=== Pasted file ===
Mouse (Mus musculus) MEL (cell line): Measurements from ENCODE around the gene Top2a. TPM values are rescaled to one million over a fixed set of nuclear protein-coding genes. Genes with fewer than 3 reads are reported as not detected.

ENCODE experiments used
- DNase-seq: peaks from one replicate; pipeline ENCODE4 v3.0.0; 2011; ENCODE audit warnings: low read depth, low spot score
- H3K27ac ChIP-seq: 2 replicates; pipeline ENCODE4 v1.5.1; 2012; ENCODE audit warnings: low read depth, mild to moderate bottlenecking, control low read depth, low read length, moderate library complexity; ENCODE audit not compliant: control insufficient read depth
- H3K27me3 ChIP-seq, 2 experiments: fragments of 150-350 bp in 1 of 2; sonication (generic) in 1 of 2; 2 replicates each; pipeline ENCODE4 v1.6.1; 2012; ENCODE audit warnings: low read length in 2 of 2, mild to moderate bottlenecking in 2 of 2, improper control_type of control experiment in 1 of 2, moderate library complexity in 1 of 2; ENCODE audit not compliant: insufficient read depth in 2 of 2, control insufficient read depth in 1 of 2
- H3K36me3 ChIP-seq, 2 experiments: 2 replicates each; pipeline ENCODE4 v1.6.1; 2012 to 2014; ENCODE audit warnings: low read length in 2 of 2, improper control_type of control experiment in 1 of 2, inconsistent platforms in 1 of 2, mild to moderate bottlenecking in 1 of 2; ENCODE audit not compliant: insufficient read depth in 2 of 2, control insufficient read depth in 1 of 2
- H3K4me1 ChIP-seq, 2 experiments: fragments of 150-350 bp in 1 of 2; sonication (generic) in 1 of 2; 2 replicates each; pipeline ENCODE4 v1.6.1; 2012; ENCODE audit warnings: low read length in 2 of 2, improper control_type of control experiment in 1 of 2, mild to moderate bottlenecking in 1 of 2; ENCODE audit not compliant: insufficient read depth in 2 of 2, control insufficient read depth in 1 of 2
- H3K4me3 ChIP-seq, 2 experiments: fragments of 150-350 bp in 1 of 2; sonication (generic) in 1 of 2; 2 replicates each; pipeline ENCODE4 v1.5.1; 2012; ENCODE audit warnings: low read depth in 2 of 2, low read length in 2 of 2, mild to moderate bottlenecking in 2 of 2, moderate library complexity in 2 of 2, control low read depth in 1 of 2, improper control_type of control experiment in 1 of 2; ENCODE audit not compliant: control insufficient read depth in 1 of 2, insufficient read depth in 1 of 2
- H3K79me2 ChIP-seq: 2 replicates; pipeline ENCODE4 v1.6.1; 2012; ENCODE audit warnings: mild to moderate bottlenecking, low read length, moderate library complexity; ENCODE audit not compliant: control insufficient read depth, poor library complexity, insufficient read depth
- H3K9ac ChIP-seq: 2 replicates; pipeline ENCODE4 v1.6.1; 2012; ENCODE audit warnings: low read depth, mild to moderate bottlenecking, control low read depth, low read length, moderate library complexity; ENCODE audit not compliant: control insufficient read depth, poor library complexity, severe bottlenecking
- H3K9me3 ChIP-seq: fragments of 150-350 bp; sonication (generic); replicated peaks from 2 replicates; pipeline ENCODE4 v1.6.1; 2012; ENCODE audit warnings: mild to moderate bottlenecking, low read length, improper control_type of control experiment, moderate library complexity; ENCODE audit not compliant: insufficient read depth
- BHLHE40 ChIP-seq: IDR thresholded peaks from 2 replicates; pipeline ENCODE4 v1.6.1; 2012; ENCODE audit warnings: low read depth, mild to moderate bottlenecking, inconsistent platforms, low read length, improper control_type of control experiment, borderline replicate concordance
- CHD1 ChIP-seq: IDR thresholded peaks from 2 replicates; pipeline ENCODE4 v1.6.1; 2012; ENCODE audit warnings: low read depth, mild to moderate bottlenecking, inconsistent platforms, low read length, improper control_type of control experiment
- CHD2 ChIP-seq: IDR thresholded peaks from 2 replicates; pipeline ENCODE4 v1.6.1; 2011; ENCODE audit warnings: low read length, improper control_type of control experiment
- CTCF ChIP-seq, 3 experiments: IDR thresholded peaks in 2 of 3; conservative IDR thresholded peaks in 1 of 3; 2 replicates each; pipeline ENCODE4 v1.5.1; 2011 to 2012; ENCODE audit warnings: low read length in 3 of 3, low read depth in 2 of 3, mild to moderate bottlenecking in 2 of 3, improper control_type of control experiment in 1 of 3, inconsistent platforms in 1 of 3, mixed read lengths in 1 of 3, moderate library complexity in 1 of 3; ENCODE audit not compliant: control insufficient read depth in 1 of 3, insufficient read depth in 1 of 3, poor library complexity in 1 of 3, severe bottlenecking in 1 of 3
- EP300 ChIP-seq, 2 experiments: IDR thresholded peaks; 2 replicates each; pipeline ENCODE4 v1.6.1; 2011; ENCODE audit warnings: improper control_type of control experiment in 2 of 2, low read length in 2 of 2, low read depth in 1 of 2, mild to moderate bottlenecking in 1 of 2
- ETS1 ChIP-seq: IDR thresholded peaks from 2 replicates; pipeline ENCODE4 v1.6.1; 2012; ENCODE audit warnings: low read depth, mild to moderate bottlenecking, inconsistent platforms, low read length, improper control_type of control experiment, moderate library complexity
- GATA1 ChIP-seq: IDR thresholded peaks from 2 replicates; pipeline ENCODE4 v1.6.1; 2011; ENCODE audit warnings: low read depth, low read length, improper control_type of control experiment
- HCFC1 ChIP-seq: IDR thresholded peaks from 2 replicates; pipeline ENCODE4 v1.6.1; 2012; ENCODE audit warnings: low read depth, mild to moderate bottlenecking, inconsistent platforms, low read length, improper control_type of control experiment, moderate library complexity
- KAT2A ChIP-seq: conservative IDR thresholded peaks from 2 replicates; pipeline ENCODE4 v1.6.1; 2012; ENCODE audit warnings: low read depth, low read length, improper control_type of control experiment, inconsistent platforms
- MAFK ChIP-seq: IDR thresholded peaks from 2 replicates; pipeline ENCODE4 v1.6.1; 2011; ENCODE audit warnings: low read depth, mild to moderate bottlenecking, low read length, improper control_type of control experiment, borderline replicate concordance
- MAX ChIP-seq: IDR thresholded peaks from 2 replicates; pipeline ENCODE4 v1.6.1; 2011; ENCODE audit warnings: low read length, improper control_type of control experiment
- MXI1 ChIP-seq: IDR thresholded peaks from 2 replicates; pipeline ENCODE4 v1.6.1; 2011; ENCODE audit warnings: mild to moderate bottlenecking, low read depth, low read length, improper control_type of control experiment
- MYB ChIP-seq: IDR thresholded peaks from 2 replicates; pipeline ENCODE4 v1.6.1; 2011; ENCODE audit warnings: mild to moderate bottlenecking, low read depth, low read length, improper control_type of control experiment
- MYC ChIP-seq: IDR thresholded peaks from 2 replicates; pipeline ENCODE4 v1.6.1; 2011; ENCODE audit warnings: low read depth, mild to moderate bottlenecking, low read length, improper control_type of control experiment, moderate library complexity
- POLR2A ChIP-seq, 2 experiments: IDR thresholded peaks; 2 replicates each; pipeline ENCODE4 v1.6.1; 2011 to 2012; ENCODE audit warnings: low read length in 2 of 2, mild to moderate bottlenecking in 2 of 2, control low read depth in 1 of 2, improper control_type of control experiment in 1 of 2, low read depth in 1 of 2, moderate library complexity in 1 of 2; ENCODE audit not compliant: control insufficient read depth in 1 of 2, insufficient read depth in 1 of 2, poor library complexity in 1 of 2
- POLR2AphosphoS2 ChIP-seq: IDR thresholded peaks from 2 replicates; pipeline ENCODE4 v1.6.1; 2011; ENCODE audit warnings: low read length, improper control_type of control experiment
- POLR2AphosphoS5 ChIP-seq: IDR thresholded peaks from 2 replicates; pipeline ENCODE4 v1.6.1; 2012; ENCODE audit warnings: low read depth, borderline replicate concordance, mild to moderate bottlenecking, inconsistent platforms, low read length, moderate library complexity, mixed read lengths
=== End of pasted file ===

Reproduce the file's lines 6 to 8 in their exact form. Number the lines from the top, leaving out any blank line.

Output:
- H3K36me3 ChIP-seq, 2 experiments: 2 replicates each; pipeline ENCODE4 v1.6.1; 2012 to 2014; ENCODE audit warnings: low read length in 2 of 2, improper control_type of control experiment in 1 of 2, inconsistent platforms in 1 of 2, mild to moderate bottlenecking in 1 of 2; ENCODE audit not compliant: insufficient read depth in 2 of 2, control insufficient read depth in 1 of 2
- H3K4me1 ChIP-seq, 2 experiments: fragments of 150-350 bp in 1 of 2; sonication (generic) in 1 of 2; 2 replicates each; pipeline ENCODE4 v1.6.1; 2012; ENCODE audit warnings: low read length in 2 of 2, improper control_type of control experiment in 1 of 2, mild to moderate bottlenecking in 1 of 2; ENCODE audit not compliant: insufficient read depth in 2 of 2, control insufficient read depth in 1 of 2
- H3K4me3 ChIP-seq, 2 experiments: fragments of 150-350 bp in 1 of 2; sonication (generic) in 1 of 2; 2 replicates each; pipeline ENCODE4 v1.5.1; 2012; ENCODE audit warnings: low read depth in 2 of 2, low read length in 2 of 2, mild to moderate bottlenecking in 2 of 2, moderate library complexity in 2 of 2, control low read depth in 1 of 2, improper control_type of control experiment in 1 of 2; ENCODE audit not compliant: control insufficient read depth in 1 of 2, insufficient read depth in 1 of 2